We entered 2023 underweight investment grade municipals, corporates, and Treasurys, but were more positive on high yield corporates and municipals. This turned out to be directionally right as high yield corporates gained 13+% and high yield municipals gained 9% with added tax benefits. Both these markets topped cash returns of 5%, while their investment grade municipal and corporate peers delivered roughly 5% but with a lot more volatility than cash.
We did start moving more toward neutral on investment grade bonds in Q4 as the 10-Year approached an attractive 5% yield but were surprised at how quickly investors turned from inflation and debt fears to soft landing and optimism for Fed cuts with yields plummeting below 4% by yearend. Economic data in 2024, including retail sales and employment, has come in a little better than expected pushing yields back to levels that are more attractive. We, along with the Fed, and the other holders of over $8 trillion of money market cash, will be closely watching the Treasury’s next debt issuance schedule along with revised inflation data in the weeks ahead.
The US continues to run some of its largest deficits at very low levels of unemployment and to date has racked up $33 trillion in debt. While we recognize that Treasurys may act as a haven should these long held recession fears materialize, we remain underweight and prefer government backed mortgages for taxable accounts where we can earn an additional 1.5% of yield for what we see as similar credit risk.
For taxable investors, we are relatively neutral to investment grade municipals now where we can earn roughly 5% on a tax-equivalent basis. Municipal finances largely continue to be on stronger footing than federal finances and the tax benefit of municipals may become more valuable should taxes rise to curb our debt. We also continue to like and to hold high yield corporates and high yield municipals at 7+% tax equivalent yields.
We began the year underweight US equities, moved closer to our targets in 2023, but remain slightly underweight with a goal to close this gap on weakness. While we are sticking very close to our targets, we do see a few reasons to be slightly cautious, especially on large cap US equities. S&P 500 valuations recently touched 20x next years’ expected earnings, 24x last year’s earnings and 31x their last ten years’ earnings. These are some of the richest valuations on both an absolute level and relative to other assets like cash in twenty years. Sentiment has also recently turned from bearish to bullish. Both these factors tend to suppress future returns.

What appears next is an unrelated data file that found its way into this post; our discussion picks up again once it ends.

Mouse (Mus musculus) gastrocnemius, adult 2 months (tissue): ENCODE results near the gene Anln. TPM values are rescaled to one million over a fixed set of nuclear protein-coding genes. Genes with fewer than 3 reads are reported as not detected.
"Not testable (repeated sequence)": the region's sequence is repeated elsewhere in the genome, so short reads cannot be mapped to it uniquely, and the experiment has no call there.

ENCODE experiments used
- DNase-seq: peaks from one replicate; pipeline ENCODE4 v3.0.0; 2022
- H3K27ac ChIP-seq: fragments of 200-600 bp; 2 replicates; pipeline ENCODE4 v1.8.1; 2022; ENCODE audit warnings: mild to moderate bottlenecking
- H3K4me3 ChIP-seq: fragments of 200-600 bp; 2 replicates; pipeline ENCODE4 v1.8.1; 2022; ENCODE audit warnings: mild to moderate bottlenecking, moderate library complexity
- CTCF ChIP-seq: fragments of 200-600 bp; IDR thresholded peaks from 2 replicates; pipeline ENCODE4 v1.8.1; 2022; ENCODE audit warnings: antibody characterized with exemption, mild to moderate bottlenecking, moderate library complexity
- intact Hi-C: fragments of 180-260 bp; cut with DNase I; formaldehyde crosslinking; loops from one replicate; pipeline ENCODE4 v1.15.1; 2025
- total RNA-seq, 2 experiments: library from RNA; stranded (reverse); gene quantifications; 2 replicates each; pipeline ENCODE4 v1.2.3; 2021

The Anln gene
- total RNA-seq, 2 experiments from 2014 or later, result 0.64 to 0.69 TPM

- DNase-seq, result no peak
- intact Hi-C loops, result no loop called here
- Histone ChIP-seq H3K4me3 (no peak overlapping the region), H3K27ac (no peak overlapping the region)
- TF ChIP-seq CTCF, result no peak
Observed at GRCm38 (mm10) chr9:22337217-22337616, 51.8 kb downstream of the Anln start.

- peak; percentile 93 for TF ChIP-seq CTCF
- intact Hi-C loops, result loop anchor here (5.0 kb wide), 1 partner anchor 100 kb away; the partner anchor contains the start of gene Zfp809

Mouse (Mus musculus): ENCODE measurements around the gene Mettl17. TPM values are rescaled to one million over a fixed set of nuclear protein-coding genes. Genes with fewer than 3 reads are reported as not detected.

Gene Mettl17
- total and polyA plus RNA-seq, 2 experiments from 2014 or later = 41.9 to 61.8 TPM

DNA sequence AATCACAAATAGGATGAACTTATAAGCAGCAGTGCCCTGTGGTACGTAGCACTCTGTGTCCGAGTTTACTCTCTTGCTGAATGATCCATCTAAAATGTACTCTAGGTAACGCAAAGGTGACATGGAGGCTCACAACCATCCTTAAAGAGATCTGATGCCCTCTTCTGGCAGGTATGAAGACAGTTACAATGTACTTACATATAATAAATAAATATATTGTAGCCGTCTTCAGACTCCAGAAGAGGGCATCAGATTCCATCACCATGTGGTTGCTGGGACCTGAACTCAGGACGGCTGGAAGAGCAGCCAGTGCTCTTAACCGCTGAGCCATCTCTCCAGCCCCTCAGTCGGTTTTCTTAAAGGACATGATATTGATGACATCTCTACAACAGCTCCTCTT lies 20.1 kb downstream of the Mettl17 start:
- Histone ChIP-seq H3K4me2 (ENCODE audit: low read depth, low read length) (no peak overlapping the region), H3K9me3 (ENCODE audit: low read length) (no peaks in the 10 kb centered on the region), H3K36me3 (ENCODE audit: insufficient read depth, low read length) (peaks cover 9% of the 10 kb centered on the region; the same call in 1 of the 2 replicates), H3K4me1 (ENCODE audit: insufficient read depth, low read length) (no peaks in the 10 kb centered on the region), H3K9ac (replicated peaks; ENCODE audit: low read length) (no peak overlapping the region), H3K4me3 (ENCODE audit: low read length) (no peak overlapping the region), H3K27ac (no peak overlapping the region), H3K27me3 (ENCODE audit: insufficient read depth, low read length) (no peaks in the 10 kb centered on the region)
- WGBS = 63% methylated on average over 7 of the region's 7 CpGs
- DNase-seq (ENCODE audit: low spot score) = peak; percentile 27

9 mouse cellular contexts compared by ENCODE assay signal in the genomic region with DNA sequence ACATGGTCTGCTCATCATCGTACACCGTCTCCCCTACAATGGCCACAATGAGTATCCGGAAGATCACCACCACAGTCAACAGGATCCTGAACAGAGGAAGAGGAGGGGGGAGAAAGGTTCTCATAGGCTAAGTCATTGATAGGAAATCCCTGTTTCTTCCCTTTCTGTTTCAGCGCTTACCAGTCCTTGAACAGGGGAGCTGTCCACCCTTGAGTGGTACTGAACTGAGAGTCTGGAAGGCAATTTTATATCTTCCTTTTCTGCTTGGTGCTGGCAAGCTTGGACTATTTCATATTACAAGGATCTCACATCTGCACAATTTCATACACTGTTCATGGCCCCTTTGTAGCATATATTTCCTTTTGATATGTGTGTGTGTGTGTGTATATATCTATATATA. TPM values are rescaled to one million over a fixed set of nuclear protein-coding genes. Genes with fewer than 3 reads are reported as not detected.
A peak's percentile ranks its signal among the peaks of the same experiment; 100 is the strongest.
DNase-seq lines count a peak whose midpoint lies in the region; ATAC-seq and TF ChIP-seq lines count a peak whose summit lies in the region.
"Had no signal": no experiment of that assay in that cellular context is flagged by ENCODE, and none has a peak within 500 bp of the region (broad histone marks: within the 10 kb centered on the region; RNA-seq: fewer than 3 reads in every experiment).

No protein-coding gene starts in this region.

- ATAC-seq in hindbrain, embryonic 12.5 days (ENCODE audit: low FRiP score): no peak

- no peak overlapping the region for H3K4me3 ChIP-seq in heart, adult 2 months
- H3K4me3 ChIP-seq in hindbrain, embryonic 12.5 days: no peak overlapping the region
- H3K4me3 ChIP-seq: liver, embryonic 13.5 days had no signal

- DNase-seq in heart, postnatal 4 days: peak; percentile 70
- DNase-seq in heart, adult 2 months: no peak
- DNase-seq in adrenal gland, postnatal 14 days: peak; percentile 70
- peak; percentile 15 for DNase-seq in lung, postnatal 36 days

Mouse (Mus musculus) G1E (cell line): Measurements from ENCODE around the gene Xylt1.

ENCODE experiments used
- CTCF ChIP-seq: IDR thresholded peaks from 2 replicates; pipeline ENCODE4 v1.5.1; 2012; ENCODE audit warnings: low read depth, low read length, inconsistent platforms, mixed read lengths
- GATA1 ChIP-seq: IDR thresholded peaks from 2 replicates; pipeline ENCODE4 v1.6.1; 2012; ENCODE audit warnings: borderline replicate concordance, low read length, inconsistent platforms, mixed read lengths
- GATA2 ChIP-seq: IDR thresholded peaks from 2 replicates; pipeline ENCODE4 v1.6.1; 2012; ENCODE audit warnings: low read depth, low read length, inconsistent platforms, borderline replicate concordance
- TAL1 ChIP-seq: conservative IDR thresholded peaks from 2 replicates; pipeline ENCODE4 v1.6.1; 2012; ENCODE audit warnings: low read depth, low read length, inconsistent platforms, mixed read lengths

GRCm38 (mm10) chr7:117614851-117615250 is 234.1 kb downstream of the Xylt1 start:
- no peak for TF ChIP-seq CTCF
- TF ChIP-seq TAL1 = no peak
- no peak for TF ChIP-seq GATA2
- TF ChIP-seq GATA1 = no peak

Finally, while sentiment has also turned from recession certainty to soft landing optimism, we still see numerous recessionary indicators. Soft landing mentions in the press, which have surged recently, are ironically associated with higher recession probabilities. The inverted yield curve, with cash yields above longer-term bond yields, is also associated with recessions. Bank lending remains restrictive, private lending remains expensive, and bankruptcies have pushed higher. All these conditions are associated with recessions as well. For these reasons, we are holding a bit of excess cash and are eyeing small and mid-cap US equities at cheaper valuations.
Like US stocks, we entered the year underweight international shares, added to our exposure throughout the year and benefitted from their 15% return. We remain slightly underweight international stocks even as they trade near their historic lows on valuations. Broad international markets trade at their cheapest values relative to US stocks in over twenty years at 13x next years’ earnings. However, international stocks have traded at a discount to their US peers since 2009 and the gap has only widened. We think the US has numerous distinct advantages over their international peers that warrant some premium. This includes rule of law which aids dollar supremacy and innovation, a large homogenous society, vast and abundant natural resources and two ocean barriers for trade and defense. Furthermore, while the US skirted a 2023 recession, parts of Europe, including its powerhouse Germany, may already be in one. German home prices fell 15% in real terms, unemployment rose toward 6%, and industrial production has declined for six months.
German and European economic activity continues to be impacted by both the ongoing war in Ukraine and by the relative weakness out of China which has faced its own issues. Chinese shares also trade near historic lows. Just as investors were pessimistic and wrong about the US heading into 2023, they were generally optimistic and wrong on China in 2023. While China emerged from its zero-covid lockdowns in late 2022, consumer sentiment and foreign investor appetite remained weak as Xi Jinping continued to push policies that seemed to roll back China’s past moves toward freer markets. Xi remains a contradiction as China likely needs the world and foreign capital and thus freer markets to continue its path to prosperity, but he also covets Taiwan. While we can envision a path to a world with less strife and more prosperity, we don’t mind holding a bit of excess cash in case the world moves toward more chaos.